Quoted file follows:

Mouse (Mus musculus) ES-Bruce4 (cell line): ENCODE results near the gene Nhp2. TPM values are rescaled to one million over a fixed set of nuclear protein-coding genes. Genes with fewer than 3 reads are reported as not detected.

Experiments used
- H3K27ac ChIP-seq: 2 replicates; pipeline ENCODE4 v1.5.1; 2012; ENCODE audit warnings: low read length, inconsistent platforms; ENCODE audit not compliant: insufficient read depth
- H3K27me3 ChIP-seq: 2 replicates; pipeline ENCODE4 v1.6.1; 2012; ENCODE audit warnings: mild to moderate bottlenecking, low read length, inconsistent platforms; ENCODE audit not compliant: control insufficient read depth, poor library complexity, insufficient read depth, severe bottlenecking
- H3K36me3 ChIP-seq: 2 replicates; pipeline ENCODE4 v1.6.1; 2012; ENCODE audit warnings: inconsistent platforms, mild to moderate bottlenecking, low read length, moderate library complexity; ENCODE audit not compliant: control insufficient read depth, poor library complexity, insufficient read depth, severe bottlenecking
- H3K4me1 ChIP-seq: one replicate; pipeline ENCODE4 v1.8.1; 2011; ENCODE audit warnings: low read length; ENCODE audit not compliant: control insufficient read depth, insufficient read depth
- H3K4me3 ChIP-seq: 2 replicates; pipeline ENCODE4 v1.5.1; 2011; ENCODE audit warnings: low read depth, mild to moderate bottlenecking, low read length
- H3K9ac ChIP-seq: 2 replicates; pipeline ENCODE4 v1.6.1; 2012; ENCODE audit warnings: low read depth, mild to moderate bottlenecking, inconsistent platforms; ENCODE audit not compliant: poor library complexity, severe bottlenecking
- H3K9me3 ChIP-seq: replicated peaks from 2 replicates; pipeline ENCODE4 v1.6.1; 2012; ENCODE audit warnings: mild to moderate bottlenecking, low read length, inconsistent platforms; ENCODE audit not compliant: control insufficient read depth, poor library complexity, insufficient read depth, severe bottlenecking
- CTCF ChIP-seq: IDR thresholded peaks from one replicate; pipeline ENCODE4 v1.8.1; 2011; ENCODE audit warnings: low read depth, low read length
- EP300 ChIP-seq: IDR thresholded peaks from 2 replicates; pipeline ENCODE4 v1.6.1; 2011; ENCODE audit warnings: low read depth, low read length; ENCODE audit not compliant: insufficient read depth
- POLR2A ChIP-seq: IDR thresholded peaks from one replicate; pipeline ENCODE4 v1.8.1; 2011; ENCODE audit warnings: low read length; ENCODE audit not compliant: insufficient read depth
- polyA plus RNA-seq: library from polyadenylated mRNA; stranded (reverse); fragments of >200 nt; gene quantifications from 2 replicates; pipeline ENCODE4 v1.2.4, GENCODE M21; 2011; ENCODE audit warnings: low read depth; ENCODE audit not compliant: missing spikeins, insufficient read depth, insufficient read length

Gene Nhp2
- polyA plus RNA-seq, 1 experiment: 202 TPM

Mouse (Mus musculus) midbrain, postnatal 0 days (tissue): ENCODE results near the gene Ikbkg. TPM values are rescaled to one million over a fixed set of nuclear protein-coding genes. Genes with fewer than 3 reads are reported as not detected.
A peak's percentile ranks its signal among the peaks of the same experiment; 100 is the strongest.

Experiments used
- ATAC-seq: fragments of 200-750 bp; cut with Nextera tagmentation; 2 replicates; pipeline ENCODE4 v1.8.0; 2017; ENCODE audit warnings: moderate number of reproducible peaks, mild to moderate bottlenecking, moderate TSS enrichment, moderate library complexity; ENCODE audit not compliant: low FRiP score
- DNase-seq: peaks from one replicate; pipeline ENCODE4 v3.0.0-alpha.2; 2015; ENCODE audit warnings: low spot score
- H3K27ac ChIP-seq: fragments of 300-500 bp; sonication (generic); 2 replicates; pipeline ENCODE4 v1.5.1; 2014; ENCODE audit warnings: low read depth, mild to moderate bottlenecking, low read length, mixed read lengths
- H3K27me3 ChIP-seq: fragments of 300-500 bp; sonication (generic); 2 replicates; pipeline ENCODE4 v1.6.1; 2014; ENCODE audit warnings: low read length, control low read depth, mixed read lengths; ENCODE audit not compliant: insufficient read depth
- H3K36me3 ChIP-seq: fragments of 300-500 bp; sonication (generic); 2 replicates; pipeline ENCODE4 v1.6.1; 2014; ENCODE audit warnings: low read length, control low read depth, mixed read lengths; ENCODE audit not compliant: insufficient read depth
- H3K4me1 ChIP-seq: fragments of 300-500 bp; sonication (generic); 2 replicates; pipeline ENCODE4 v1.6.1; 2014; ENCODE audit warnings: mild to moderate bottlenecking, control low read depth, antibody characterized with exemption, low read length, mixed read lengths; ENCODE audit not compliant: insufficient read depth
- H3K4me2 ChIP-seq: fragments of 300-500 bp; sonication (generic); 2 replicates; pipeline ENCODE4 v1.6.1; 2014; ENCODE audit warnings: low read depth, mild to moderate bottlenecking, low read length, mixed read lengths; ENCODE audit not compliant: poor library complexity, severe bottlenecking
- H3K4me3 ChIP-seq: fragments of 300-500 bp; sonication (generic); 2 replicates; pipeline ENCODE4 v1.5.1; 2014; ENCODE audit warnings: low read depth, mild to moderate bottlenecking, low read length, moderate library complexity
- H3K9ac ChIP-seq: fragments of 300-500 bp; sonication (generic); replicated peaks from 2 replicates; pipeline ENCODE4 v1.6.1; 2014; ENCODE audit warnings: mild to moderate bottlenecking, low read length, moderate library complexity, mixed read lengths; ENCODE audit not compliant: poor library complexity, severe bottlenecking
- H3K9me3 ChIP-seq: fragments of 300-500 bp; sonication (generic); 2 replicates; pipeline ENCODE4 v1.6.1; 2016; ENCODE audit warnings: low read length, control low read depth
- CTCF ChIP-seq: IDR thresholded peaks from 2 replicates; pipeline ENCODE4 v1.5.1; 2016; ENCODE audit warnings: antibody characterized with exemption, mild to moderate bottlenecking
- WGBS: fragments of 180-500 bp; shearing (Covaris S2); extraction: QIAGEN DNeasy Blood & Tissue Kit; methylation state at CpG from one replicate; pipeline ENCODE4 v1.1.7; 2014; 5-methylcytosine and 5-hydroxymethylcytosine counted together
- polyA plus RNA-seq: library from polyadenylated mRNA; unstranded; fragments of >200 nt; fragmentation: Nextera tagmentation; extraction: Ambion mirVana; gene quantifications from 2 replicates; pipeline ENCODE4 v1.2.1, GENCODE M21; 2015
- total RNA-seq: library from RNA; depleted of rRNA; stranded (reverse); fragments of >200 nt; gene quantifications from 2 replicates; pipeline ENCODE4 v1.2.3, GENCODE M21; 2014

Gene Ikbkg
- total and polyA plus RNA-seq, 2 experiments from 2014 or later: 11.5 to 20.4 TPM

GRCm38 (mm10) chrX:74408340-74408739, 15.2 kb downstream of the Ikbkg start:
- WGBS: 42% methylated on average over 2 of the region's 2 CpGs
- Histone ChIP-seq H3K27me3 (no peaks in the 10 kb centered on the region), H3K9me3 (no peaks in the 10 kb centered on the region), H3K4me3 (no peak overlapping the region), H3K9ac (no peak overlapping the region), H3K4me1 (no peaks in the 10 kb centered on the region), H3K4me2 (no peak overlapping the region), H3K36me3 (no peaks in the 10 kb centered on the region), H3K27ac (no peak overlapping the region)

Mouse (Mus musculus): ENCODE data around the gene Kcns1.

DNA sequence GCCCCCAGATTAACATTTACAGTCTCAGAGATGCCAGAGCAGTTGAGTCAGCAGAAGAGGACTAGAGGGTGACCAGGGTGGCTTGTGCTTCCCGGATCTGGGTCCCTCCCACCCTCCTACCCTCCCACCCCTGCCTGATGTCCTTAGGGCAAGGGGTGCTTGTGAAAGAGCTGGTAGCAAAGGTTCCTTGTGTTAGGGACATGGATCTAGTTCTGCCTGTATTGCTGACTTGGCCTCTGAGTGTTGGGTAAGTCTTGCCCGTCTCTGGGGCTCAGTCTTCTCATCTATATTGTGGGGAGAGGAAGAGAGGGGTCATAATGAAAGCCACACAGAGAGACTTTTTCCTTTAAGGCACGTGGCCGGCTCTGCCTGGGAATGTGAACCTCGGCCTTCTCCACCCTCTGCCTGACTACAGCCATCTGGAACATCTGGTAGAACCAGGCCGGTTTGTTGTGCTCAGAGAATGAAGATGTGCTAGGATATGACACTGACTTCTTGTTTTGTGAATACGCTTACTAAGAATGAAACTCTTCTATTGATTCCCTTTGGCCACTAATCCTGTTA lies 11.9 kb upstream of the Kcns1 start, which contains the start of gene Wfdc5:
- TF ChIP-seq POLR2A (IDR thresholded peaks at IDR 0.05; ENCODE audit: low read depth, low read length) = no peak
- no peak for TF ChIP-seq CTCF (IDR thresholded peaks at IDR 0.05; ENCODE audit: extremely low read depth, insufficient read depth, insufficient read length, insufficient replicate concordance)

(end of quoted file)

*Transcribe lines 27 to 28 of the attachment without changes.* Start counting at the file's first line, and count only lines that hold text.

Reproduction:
- H3K9ac ChIP-seq: fragments of 300-500 bp; sonication (generic); replicated peaks from 2 replicates; pipeline ENCODE4 v1.6.1; 2014; ENCODE audit warnings: mild to moderate bottlenecking, low read length, moderate library complexity, mixed read lengths; ENCODE audit not compliant: poor library complexity, severe bottlenecking
- H3K9me3 ChIP-seq: fragments of 300-500 bp; sonication (generic); 2 replicates; pipeline ENCODE4 v1.6.1; 2016; ENCODE audit warnings: low read length, control low read depth